Baskets may be created only by Authorized Participants, and are only issued in exchange for an amount of silver determined by the Trustee that meets the specifications described below under “Description of the Shares and the Trust Agreement— Deposit of Silver; Issuance of Baskets” on each day that NYSE Arca is open for regular trading. Market speculation in silver could result in increased requests for the issuance of Baskets.
It is possible that Authorized Participants may be unable to acquire sufficient silver that is acceptable for delivery to the Trust for the issuance of new Baskets due to a limited then-available supply coupled with a surge in demand for the Shares.
In such circumstances, the Trust may suspend or restrict the issuance of Baskets. Such occurrence may lead to further volatility in Share price and deviations, which may be significant, in the market price of the Shares relative to the NAV.”
That the prospectus change was first drafted on Wednesday 3 February is clear by looking at prospectus pdf filename which is ‘p-ishares-silver-trust-prospectus-3-feb.pdf’ and the pdf title ‘Microsoft Word – slv20210203_s3asr_v1.docx’, which was authored by someone called ‘nick’. While the draft started in Word, the final version was saved as a pdf on 5 February.
The final pdf date is the same day, 5 February, that the amended prospectus was quietly uploaded to the SEC Edgar website here with an effective date of 8 February. The previous version of the SLV prospectus was from 14 January
Below you can see the changes in the new 8 February version of the SLV prospectus compared to the 14 January version.
BullionStar picked up on the fact that there was a new prospectus with the suspicious 3 February date, and then a twitter user (h/t Roelzns) compared the two prospectus versions to pinpoint the amended text:
iShares Silver Trust (SLV) published a new Prospectus dated 08 February 2021. From the link on its website, this is a document saved as “slv20210203_s3asr_v1.docx”, with a date of 03 February, the day after massive 3 day inflows into SLV. Suspicious timing on updated prospectus!
— BullionStar (@BullionStar) February 13, 2021
In addition to the paragraph above about silver demand exceeding available silver supply, the SLV prospectus also added into two further paragraghs under the first, one of which ominously predicting volatile share price movements that could be uncorrelated to the silver price:
“Risks Related to the Shares
A sudden increase in demand for Shares that temporarily exceeds supply may result in price volatility of the Shares.
A significant change in the sentiment of investors towards silver may occur. Investors may purchase Shares to speculate on the price of silver or to hedge existing silver exposure. Speculation on the price of silver may involve long and short exposures. To the extent that the aggregate short exposure exceeds the number of Shares available for purchase, investors with short exposure may have to pay a premium to repurchase Shares for delivery to Share lenders.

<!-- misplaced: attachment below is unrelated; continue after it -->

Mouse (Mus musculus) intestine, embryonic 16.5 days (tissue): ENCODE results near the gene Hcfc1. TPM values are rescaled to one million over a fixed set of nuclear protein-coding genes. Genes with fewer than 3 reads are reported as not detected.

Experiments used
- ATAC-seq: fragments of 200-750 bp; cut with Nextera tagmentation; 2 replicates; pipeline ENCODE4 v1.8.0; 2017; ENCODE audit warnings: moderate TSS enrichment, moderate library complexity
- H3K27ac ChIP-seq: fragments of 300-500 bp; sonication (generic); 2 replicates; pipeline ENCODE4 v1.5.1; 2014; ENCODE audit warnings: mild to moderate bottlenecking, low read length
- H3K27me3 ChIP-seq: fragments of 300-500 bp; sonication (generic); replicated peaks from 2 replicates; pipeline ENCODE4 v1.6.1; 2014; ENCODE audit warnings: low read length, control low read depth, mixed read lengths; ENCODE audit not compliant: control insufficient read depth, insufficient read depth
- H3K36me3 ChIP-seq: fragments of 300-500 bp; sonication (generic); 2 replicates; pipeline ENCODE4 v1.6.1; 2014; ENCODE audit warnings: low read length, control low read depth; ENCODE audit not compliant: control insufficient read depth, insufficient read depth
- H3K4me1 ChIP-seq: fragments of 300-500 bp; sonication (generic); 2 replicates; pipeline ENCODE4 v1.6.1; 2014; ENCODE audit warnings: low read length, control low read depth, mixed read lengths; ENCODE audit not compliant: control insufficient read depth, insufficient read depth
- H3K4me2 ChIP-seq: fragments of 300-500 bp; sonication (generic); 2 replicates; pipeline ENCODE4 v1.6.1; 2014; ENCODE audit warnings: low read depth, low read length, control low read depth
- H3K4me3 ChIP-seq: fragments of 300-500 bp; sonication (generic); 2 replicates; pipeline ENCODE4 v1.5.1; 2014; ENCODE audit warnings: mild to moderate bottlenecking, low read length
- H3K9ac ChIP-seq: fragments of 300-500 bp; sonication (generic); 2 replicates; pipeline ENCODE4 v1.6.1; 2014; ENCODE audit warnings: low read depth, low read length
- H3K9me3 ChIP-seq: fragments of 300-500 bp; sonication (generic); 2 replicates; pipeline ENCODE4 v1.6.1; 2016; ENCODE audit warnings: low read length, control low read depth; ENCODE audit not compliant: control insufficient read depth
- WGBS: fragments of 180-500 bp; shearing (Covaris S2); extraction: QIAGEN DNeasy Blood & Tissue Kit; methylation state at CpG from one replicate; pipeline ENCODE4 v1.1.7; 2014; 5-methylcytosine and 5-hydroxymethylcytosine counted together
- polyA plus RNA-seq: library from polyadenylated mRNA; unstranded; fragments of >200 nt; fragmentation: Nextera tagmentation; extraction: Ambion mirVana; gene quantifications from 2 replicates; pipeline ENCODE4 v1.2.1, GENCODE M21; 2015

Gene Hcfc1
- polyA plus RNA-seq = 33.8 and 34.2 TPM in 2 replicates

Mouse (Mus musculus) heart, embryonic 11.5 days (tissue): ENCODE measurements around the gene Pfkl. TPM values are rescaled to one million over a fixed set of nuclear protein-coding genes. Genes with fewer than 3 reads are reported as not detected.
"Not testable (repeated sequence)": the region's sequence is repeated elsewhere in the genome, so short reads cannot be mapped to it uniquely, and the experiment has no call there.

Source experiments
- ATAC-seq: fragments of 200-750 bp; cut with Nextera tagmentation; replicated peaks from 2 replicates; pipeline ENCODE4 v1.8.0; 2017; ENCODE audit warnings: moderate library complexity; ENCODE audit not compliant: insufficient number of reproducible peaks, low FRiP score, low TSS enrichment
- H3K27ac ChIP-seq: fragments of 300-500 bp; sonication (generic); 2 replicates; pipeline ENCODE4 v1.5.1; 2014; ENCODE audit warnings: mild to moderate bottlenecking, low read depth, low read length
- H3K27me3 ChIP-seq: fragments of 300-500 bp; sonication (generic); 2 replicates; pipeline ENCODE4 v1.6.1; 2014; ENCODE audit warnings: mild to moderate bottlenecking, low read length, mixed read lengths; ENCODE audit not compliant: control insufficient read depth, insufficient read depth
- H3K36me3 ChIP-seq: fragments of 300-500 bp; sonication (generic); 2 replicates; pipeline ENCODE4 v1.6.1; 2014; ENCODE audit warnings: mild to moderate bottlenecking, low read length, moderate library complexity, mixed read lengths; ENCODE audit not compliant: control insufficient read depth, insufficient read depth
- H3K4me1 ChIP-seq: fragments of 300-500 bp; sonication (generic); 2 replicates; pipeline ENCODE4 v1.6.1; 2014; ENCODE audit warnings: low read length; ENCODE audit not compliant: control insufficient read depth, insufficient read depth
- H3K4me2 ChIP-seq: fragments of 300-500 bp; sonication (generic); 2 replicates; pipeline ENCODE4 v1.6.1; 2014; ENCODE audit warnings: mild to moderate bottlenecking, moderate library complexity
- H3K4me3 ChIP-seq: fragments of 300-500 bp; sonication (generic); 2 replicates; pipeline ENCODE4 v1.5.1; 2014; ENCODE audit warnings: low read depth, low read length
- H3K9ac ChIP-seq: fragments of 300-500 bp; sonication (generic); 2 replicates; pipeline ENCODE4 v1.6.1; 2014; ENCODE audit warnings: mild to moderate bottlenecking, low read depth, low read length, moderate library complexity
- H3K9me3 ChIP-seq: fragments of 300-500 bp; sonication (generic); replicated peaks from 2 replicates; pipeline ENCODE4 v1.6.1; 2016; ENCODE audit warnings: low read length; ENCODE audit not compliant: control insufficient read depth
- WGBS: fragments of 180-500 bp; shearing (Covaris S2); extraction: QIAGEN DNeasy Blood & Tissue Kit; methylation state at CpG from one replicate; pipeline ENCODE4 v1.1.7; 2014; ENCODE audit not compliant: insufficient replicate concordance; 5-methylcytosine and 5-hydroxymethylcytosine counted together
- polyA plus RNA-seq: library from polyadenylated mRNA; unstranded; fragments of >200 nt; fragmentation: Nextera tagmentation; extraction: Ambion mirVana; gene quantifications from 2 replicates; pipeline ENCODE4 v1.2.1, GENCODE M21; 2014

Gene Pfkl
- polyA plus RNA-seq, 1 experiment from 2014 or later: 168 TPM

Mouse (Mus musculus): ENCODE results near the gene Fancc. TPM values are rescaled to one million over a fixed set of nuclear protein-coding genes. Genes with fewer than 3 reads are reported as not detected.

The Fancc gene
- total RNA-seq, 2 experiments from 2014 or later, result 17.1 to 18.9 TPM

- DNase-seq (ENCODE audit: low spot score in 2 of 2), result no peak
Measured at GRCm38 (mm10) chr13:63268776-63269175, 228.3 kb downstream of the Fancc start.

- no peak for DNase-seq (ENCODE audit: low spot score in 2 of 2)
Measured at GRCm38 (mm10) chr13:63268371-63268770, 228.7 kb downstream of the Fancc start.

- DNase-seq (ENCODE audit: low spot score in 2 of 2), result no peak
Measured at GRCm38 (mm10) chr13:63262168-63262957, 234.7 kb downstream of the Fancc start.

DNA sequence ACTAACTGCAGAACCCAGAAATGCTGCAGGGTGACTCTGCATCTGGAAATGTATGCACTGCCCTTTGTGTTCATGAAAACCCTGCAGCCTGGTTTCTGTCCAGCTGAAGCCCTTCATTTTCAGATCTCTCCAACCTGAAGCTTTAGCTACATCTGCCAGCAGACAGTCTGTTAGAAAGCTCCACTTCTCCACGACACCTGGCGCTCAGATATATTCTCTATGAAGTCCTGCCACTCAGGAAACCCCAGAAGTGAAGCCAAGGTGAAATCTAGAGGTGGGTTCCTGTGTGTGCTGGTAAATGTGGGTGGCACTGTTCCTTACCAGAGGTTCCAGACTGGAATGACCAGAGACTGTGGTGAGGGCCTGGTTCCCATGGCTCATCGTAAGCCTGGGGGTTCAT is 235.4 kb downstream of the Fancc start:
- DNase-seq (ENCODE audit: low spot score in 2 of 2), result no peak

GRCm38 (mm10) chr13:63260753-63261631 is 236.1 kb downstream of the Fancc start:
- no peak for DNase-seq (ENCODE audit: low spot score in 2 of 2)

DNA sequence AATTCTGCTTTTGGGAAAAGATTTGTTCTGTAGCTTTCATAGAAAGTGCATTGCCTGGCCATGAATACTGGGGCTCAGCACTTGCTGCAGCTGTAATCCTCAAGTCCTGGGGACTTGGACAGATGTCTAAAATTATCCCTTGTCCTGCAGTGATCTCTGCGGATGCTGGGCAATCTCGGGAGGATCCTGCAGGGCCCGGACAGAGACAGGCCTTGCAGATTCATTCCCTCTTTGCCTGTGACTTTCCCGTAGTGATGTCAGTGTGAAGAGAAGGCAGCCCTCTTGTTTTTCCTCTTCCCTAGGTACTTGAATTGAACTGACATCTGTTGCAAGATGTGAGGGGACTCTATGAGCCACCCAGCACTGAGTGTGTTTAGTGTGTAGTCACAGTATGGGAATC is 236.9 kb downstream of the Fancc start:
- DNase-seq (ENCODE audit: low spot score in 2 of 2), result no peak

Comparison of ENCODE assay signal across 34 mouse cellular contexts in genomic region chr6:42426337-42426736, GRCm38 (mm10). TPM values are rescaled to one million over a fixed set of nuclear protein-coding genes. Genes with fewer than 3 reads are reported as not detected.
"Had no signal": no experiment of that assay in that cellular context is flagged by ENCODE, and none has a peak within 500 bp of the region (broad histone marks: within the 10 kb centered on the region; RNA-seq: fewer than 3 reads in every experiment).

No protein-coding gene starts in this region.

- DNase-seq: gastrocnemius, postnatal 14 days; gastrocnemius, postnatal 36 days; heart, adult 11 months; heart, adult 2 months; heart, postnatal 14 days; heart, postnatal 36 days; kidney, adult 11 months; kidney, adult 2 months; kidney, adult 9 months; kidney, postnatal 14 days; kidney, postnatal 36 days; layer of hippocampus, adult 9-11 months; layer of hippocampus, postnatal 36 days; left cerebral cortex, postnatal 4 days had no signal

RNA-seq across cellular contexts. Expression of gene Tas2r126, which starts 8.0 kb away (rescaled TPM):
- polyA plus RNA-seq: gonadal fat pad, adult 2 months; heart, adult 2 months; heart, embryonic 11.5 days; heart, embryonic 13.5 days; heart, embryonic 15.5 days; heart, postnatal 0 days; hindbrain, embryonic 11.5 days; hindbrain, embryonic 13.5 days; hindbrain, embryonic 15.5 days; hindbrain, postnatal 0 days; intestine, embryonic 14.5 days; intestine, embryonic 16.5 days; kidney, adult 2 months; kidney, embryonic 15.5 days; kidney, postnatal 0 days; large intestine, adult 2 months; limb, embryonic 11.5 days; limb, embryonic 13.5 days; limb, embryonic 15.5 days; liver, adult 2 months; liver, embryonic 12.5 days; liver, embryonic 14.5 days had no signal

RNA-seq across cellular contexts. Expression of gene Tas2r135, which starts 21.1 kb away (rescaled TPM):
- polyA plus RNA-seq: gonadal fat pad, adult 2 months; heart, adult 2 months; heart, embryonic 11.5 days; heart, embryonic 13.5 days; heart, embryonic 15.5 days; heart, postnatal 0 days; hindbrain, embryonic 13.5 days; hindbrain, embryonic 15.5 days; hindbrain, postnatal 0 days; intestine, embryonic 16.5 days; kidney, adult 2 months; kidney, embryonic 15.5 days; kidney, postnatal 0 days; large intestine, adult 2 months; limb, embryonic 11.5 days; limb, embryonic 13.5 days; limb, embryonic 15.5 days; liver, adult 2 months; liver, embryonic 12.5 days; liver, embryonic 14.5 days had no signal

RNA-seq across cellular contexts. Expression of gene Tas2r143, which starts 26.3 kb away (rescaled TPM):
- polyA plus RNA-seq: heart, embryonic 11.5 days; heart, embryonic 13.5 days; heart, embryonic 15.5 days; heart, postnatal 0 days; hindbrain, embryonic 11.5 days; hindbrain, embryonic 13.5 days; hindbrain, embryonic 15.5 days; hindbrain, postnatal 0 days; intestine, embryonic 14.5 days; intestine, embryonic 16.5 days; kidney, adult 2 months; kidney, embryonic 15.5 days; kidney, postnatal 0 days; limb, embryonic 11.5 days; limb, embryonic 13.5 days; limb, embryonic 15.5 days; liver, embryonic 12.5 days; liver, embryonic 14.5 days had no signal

In turn, those repurchases may dramatically increase the price of the Shares until additional Shares are issued through the creation process. This could lead to volatile price movements in Shares that are not directly correlated to the price of silver.“
Humorously, the third new paragraph inserted into the SLV prospectus explains that the silver price, which don’t forget is a paper price set by the dominance of bullion bank trading on COMEX and LBMA London, is subject to extreme fluctuations which are unrelated to physical silver demand and supply, but alas there is no mention of the years long silver price manipulations that JP Morgan and other LBMA cronies have been recently prosecuted for:
“The trading price of the Shares has recently been, and could potentially continue to be, volatile.
The trading price of the Shares has been highly volatile and could continue to be subject to wide fluctuations in response to various factors. The silver market in general has experienced extreme price and volume fluctuations that have often been unrelated or disproportionate to factors such as silver’s uses in jewelry, technology, and industrial applications, or cost and production levels in major silver-producing countries such as China, Mexico, and Peru. In particular, supply chain disruptions resulting from the COVID-19 outbreak and investor speculation have significantly contributed to recent price and volume fluctuations.”
If the short squeeze on GameStop caused fireworks among a few hedge funds on Wall Street, we hate to think what a short squeeze on the global silver supply will look like as hedge funds wake up to the possibility that SLV “cannot acquire sufficient silver acceptable for delivery to the Trust”.